We all get a primordial thrill out of seeing bright lights in the dense, deep darkness of Northwest winters. So it’s no wonder our ancestors created festivals of lights like Hanukkah to push back the night.
But where festivals of old featured wicked olive oil and beeswax candles, ours feature hydrocarbon (paraffin) candles and electric lights, and run, 24-7, across the developed world. Before the introduction of electric city lighting, and “light pollution” in the 1800s, you could see the Milky Way from Manhattan. Today, you can barely see the stars for the glare from the developed world’s lights — which, incidentally, are visible from outer space. You can see the NASA photos at
What does that mean in Seattle Jewish community terms? If you’re out looking for three stars to tell you that Shabbat or Yom Kippur is over, Seattle’s light pollution will have obscured dozens before you see three bright enough to shine through. Basically, your Jewish holiday has ended much earlier than you thought.
Light pollution runs counter to all three tenets of Jewish environmentalism: Ba’al tashchit (do not destroy), tsar b’aleh chayyim (the suffering of living things), and tikkun olam (heal the earth).
The International Dark Sky Association (www.darksky.org) reckons that light pollution annually wastes 800 billion kilowatt-hours (KwH), or $76 billion dollars’ worth of energy (at 9.5 cents/KwH) on the sky. But beyond waste, over-lighting helps kill tens of millions of birds each year, who may lose their course or crash into buildings and other man-made obstructions, according to the Fatal Light Awareness Program (www.flap.org), an organization that seeks to bring awareness to the loss of avian wildlife. Excess lighting likewise affects the circadian rhythms of land, amphibious and sea animals. Unnatural, glowing urban light in the sky and on the horizon, or fishing boats’ lights at sea, conspire to confuse mating, migratory and egg-laying behaviors.
Up the food chain, public health and cancer researchers have found that humans exposed to moderate or bright light throughout their 24-hour cycle show negative effects in their health and sleep patterns. In line with the knowledge that 15-20 percent of U.S. workers currently do night and rotating shift schedules, and millions of students burn the midnight oil, the 2005 National Sleep Foundation survey found that at least 25 percent of Americans sleep less than seven hours a day.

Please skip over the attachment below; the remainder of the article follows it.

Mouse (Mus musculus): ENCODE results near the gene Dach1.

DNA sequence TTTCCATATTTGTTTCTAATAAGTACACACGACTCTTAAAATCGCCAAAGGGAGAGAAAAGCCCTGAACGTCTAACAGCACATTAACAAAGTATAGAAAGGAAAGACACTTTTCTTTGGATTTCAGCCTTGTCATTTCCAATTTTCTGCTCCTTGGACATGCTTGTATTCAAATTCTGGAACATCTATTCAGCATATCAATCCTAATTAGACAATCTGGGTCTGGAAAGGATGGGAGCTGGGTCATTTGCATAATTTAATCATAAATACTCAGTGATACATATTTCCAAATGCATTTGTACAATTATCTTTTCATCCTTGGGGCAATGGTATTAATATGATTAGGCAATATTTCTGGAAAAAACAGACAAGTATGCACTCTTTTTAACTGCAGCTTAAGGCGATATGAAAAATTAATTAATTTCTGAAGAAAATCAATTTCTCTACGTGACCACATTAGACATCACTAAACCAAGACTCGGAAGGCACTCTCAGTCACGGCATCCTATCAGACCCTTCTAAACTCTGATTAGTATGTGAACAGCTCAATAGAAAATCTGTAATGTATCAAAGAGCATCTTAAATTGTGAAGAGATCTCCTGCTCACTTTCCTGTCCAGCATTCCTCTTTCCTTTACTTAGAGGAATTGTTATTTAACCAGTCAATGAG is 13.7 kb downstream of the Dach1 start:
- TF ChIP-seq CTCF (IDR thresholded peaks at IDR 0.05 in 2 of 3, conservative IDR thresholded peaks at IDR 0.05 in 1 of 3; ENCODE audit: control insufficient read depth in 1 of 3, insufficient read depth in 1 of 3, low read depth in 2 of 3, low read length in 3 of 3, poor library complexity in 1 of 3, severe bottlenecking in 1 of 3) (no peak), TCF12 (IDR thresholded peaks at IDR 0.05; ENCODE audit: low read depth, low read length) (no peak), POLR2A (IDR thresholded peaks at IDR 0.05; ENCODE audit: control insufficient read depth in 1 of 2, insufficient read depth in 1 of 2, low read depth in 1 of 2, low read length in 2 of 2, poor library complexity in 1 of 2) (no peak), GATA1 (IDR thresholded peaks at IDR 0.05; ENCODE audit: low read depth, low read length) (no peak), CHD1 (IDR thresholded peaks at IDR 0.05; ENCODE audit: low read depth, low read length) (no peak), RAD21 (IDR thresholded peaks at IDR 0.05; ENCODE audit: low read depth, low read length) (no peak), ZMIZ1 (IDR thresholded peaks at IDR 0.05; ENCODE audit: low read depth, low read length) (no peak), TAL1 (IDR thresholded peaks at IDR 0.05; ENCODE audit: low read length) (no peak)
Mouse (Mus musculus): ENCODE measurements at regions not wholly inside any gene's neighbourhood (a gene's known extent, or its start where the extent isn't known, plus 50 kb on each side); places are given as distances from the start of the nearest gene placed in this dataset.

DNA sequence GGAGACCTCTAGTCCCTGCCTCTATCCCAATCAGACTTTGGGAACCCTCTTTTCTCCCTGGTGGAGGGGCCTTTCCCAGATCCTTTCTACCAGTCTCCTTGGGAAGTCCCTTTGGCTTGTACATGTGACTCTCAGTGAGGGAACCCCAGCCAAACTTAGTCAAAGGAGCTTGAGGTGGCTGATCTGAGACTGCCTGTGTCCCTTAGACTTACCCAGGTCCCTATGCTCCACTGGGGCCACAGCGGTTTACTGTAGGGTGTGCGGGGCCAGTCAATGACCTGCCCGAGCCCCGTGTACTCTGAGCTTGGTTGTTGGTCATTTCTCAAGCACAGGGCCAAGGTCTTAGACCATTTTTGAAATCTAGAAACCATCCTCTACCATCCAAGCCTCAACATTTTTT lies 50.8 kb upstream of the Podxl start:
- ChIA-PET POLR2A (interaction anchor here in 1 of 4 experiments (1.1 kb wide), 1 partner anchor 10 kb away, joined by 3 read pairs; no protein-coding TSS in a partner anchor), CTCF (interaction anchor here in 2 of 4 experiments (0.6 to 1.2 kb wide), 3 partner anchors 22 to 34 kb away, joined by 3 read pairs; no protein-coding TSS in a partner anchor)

Sleeping less and more poorly tends to significantly decrease production of prolactin and melatonin, which affect our moods and physical health, and ghrelin and leptin, which affect our appetites. It puts us at higher risk for industrial accidents and injuries, and significantly raises our risks of getting colorectal and breast cancers, and other diseases.
In a world where we love our reading lamps and televisions, our brightly lit celebrations (think Vegas, New York, — “the city that never sleeps” — and the Fourth of July), and our ability to stay productive even after the sun sets — breaking the late night habit and re-thinking our relationship to light are tall orders. But in the interests of our own health, and of tikkun olam, we need to grapple with this quality-of-life issue. It’s a good thing Bubbe can’t drive at night. She’s healthier for it.
Today, several hundred North American cities and communities have created light-density restrictions, energy-saving light curfews, and new lighting schedules and techniques for their outdoor illumination. At this point, Seattle isn’t one of them. But you can make a difference — you can start the glare-reduction process yourself.
Go outside on a clear night, and look at the lighting around your house, and in your neighborhood. Then look at the sky. If you can’t see the Milky Way, but only the brightest of the stars — the Big Dipper, the North Star, Orion — think about where yours and your neighbors’ lights are shining. How can you shift or shade them to put light where you need it for illumination and safety, and keep wasted light away from where you don’t so you can see more heavenly lights?
If you find yourself challenged by public lighting, on power poles or at bus stops, see about joining with your neighbors to approach your local power utility, your local parks department, and/or Metro Transit. There’s a balance they can strike to provide illumination for safety without overdoing it. Encourage those public entities to reduce unneeded, wasteful and costly lighting, and invest instead in more targeted, shaded instruments. If you find them reluctant to listen or respond, approach your city council person.
In Seattle, the city service center can be reached at 206-615-0600 for the north zone and 206-386-4200 for the south zone. City Councilman Bruce Harrell, who chairs the Energy and Technology Committee, and works with City Light, can be reached at 206-684-8804.
Verlyn Klinkenborg, the author of last November’s National Geographic magazine cover story, “Our Vanishing Night,” wrote that, “Of all the pollutions we face, light pollution is perhaps the most easily remedied.”
Next December, as we light our Hanukkah candles, let’s include kol ha kochavim b’shamayim in them — all the stars in the heavens.